Because my daughter was working from home during the day I got a lot of knitting done and finished a pair of socks from Kate Davies’s book ‘Bluestockings’. I learned how to cast on at the toe, turn the heel in a new way and do stretchy cast off! It was also the first time I had done pattern stitches on a sock.

I have enjoyed it all immensly but I think I could do with a few days (weeks?) of being quiet now! However today the installation of my new woodstove is beginning, Ted has been to see his bees and Openreach are trying to fix the fault on Laura’s internet!

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A touch of normality

My friend Marie runs a beautiful guesthouse near the coast between Cardigan and Aberystwyth. A very old farmhouse had a new Front added in Georgian times and must have been quite something with its day with its walled garden, stables and huge pleasure garden. But by the time Marie bought it its was in serious need of an upgrade inside and the garden was badly overgrown. A group of her friends volunteered to come for a weekend to help clear the brambles and ‘Slash and Burn’ was born. Twice a year until Covid intervened anyone who felt like a weekend of hard work but in a beautiful place with great (vegetarian) food was invited to help. I have been going for several years but as I live locally and have the dogs and cats to consider I just go for one of the days. It is huge fun working with a team some of whom I know from previous years and some I have never met before. The house is now warm and comfortable and the gardens beautiful but still with plenty of wildness. Take a look at the website https://overtherainbowwales.co.uk/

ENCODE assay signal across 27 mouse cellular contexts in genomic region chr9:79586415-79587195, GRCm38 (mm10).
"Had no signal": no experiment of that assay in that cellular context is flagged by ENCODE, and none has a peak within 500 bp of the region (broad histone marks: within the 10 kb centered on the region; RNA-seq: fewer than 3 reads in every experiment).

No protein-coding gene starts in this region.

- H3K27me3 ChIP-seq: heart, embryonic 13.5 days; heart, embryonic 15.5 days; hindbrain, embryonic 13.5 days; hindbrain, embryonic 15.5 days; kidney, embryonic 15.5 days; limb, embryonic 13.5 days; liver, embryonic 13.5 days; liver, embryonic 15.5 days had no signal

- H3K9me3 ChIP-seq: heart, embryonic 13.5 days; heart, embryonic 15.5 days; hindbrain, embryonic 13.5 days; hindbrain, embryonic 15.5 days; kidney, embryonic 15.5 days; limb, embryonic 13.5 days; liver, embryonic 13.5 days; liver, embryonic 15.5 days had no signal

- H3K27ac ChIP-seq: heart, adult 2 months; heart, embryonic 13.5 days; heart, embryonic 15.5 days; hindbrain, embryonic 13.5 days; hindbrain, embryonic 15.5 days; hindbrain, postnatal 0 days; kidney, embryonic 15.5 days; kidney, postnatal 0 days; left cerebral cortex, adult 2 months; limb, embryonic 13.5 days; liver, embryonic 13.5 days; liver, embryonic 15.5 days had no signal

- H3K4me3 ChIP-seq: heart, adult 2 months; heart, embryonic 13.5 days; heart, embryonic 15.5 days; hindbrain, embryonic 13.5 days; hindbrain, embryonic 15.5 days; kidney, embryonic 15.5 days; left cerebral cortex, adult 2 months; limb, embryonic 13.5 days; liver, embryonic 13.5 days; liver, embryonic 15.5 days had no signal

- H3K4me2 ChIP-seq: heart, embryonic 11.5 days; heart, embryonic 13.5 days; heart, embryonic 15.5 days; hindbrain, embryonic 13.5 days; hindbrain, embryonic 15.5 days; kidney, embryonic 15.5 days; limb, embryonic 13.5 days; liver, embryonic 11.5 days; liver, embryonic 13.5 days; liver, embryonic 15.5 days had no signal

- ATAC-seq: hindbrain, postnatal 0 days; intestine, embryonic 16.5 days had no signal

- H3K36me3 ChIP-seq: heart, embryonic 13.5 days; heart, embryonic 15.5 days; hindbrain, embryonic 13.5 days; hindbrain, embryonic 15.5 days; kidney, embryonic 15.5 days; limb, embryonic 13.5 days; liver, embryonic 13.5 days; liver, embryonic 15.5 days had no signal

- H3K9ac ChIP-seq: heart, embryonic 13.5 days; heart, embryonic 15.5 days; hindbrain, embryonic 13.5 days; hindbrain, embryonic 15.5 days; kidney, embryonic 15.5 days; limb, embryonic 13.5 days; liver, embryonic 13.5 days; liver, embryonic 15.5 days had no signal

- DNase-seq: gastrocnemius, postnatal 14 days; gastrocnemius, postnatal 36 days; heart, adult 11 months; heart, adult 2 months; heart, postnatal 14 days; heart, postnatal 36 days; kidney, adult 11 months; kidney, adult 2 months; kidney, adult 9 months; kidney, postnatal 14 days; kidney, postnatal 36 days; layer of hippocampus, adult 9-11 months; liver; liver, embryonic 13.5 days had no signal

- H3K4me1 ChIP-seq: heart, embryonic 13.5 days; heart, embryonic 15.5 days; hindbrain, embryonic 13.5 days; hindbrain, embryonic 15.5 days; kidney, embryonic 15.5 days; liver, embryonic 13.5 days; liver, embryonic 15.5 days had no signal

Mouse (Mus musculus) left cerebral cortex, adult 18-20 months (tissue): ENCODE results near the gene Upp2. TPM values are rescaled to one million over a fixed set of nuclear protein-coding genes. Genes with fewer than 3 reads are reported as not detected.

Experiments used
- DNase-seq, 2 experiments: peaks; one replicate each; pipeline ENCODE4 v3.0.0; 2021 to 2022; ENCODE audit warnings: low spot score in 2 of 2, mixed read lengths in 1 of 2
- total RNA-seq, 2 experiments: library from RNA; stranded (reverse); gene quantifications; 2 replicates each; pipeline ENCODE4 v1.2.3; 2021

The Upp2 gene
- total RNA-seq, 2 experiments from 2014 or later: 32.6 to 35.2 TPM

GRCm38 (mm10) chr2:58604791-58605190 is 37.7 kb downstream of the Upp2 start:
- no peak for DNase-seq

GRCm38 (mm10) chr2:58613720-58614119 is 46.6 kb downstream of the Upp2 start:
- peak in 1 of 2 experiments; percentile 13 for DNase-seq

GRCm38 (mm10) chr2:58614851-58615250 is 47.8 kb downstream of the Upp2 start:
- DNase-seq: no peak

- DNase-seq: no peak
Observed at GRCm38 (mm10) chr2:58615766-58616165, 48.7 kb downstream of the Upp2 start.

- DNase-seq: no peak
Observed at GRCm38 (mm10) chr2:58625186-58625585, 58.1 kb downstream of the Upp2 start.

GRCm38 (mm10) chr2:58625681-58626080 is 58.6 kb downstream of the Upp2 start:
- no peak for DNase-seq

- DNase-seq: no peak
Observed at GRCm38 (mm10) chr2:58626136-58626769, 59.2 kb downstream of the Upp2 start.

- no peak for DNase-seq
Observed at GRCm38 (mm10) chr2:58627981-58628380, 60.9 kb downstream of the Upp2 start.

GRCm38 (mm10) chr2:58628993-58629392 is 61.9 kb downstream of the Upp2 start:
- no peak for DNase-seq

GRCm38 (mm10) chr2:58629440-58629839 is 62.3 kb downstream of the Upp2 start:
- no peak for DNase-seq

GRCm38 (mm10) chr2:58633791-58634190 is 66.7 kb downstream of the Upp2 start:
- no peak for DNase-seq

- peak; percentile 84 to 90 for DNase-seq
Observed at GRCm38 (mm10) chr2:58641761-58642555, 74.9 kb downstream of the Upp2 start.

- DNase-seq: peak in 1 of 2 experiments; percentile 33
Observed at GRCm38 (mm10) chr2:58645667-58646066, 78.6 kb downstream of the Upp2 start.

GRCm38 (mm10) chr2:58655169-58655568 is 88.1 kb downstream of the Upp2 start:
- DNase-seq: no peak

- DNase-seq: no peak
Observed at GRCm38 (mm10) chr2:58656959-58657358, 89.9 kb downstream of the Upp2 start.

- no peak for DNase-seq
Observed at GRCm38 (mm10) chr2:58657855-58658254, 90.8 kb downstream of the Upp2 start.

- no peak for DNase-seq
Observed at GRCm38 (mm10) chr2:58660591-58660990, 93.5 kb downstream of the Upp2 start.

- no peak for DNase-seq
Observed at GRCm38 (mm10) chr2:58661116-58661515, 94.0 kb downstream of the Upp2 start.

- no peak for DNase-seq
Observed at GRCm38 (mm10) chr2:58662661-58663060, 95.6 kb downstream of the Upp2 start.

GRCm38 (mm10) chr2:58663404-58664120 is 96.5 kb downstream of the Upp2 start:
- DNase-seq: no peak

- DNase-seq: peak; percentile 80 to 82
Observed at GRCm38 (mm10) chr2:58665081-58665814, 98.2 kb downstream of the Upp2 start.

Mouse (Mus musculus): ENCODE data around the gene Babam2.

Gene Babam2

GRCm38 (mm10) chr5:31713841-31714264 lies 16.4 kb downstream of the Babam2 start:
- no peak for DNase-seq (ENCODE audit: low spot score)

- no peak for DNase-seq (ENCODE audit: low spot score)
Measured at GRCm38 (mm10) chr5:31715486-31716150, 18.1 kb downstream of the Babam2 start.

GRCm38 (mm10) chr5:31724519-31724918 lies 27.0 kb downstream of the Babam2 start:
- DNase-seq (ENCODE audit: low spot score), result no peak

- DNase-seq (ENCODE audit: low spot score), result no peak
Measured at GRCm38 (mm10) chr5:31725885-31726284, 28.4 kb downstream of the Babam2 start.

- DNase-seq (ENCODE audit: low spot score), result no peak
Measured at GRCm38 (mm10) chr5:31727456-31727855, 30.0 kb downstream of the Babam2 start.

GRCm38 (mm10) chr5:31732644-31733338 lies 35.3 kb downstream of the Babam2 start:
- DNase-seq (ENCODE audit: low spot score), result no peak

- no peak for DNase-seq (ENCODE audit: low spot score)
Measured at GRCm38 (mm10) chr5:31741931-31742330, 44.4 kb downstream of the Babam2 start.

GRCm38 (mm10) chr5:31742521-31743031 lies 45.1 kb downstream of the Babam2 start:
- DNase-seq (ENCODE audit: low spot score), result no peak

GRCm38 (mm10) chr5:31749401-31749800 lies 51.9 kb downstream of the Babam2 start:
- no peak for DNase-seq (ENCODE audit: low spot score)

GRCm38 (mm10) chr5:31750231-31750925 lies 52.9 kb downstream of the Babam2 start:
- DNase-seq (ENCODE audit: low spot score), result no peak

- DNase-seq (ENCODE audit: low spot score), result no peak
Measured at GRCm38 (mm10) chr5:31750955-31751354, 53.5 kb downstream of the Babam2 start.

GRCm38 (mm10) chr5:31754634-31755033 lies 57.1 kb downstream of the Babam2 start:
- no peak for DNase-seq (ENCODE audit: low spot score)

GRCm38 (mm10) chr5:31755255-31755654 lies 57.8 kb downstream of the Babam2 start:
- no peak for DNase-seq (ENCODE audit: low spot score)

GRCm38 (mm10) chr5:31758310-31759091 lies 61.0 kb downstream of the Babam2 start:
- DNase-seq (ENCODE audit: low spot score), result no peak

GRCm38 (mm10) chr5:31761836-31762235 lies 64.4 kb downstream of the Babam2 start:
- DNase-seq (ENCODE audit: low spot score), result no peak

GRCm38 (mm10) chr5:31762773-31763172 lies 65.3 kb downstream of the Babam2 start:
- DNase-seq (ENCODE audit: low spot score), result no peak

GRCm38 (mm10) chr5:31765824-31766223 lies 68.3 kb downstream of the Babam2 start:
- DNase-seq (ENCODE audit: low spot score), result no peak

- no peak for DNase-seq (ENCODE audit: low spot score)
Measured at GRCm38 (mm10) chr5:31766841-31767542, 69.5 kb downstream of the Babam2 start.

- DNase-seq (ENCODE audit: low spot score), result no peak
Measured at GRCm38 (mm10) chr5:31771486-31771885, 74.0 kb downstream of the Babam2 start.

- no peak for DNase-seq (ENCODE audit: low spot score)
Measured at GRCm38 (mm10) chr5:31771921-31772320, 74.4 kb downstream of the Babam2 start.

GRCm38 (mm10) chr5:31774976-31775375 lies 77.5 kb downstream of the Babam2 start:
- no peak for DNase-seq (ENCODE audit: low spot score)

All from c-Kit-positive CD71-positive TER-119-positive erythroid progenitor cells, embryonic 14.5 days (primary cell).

The house had been in the same family for generations but one by one parts of the estate had been sold until the last surviving member had only the gatehouse lodge which he used as a holiday home and the walled garden which was next to Marie’s vegetable patch. A few years ago he decided to sell the walled garden and Marie took the chance to buy it. In amongst the old apple trees were self seeded Ash and Sycamore which were, by this time, mature. The box hedging which edged the original beds was 20 feet high. The archway in was crumbling and the walls covered in ivy.